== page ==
Creative inspirations come from so many sources: nature, a beautiful day, curiosity, making our home into a sanctuary, the humdrum of everyday life, or extreme challenges. All it takes is one thought that calls out to us, beckoning us to pour our soul into something creative. That process of creating can bring meaning to our lives that makes the difference between just getting by and living largely.
For individuals with special needs, the challenges that they face can be the seed that grows great creative inspiration (for their parents too).
Like the visual diary that I am creating with my colored pencils. It is a place where I can draw something beautiful that reflects the day’s experiences, record an inspiration, explore my feelings, or write poetry. Whatever I feel compelled to set down on paper with colored pencils goes in there. I draw whatever is truly important to me and this keeps me centered and brings me joy.
Evan’s physical limitations have propelled him to become a master of creativity. If one way of doing something doesn’t work, he finds another. If someone doesn’t understand a word he is saying, he finds other words that are similar but easier to decipher within his speech patterns. If he is full of joy he will burst into song, composing a mini musical expressing all that is happy in his heart.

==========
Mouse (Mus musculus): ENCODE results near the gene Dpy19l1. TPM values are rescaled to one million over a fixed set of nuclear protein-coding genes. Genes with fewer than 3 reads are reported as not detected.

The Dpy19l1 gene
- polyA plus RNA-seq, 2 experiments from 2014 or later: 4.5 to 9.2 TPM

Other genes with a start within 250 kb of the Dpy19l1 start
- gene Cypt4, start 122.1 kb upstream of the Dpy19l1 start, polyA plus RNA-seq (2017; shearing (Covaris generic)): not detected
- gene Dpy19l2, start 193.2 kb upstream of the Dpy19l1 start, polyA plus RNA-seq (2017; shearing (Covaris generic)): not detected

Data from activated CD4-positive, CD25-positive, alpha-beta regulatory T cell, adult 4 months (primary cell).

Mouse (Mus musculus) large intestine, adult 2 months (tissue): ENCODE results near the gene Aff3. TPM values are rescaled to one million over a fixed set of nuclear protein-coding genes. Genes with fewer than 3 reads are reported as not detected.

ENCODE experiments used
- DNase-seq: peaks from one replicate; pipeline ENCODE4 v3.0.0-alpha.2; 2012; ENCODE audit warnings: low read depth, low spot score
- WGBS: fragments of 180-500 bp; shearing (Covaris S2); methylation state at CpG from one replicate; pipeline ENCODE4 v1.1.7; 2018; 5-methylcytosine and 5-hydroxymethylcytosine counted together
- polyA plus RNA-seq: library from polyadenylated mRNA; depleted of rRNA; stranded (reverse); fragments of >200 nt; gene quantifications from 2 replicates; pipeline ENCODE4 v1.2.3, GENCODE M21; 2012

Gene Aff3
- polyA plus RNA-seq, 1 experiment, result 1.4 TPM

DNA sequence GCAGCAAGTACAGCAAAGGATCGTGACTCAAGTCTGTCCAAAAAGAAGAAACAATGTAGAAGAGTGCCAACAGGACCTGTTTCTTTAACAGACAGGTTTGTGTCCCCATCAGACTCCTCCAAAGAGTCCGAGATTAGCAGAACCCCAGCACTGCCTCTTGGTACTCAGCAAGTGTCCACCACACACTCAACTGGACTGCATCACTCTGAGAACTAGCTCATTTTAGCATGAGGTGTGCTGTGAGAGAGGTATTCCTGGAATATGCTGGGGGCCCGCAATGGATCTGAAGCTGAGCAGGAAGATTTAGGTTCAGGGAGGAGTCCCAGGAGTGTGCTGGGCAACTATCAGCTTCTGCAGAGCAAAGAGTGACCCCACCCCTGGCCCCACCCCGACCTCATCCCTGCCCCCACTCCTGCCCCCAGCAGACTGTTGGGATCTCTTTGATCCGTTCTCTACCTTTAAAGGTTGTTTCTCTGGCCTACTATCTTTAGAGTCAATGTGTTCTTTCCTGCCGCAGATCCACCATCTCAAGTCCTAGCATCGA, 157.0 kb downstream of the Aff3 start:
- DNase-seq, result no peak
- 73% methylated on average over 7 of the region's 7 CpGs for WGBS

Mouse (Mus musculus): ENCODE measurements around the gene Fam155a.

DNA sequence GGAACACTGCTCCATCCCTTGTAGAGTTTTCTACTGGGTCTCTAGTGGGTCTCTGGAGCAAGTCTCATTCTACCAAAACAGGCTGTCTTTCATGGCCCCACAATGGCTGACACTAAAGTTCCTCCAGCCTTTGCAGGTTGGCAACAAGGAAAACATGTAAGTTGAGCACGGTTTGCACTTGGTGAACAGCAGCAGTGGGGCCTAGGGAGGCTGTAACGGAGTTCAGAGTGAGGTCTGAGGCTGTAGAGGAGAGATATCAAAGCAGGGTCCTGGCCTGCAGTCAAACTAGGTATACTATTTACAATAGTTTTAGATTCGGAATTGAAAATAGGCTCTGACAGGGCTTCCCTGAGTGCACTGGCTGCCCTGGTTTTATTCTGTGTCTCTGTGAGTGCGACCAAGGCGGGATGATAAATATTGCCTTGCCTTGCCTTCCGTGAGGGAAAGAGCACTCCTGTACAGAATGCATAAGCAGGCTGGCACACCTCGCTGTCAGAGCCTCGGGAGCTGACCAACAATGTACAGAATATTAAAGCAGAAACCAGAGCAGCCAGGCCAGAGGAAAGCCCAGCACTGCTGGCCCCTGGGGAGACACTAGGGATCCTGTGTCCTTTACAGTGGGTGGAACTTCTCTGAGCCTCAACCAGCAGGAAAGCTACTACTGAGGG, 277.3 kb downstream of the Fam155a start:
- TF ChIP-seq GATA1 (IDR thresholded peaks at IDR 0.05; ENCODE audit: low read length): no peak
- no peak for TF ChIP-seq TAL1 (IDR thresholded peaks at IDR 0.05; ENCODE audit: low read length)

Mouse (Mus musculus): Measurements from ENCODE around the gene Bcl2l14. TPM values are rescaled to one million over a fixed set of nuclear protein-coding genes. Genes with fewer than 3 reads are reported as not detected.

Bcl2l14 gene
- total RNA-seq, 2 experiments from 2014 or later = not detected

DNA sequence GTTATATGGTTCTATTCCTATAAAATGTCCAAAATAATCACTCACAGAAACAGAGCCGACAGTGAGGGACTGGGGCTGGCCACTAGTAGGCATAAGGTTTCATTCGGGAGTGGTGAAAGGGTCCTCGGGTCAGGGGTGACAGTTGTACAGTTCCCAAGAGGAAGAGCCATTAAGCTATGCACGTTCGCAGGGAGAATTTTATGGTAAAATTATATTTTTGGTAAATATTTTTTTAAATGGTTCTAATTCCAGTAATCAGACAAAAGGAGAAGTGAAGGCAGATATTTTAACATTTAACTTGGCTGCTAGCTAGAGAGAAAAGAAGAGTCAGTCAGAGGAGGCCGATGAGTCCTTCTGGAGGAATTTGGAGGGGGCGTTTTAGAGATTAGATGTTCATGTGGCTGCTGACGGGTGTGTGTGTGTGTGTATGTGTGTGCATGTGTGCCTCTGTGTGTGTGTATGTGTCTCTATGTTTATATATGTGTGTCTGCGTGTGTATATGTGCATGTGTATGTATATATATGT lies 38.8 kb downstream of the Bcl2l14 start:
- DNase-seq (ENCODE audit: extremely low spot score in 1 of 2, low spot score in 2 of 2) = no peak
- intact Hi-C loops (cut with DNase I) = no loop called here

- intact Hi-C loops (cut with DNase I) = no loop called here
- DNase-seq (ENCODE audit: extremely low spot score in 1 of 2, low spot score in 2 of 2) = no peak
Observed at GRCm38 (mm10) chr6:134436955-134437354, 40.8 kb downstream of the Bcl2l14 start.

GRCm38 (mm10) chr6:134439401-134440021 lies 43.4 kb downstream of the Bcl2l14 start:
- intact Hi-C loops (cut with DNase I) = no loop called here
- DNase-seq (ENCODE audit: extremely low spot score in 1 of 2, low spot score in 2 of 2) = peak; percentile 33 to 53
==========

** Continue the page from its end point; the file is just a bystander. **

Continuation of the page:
Scott Menzel, visual artist, www.visualantearts.com says this about his creations,
“I want to rock and shock the world with bold visual poetry.
Art is something hard to explain but it exists and has a power. I believe my passion to create is the driving force to move myself through life. It allows me to express how I feel and gives me a sense of accomplishment. It is my method to prove my self worth when things seem over whelming and it helps achieve the peace within myself in a world that can seem complicated.
My art signifies my inner feelings, struggles, and dreams. Each creation is a fragment of this journey of answers.”
Evan and I (along with a friend and her daughter who also has craniofacial differences) met Scott at a Fall Festival. Scott’s assistant (I later found out she is Scott's mom) called out to us as we passed his booth of vibrant artwork, “Scott would like to give each of your kids a piece of artwork.” The kids turned and ran to him, excited to be receiving an unexpected gift. They ran to Scott, sitting behind the display in his wheelchair, and each child reached up and touched his hand to thank him. Scott smiled back kindly, connected to these special children through common struggles. The kids eagerly picked out their art and each found a special place for their masterpiece in their home.
Creative art has the power to transcend struggles, to connect us to new people, and to discover new found energy.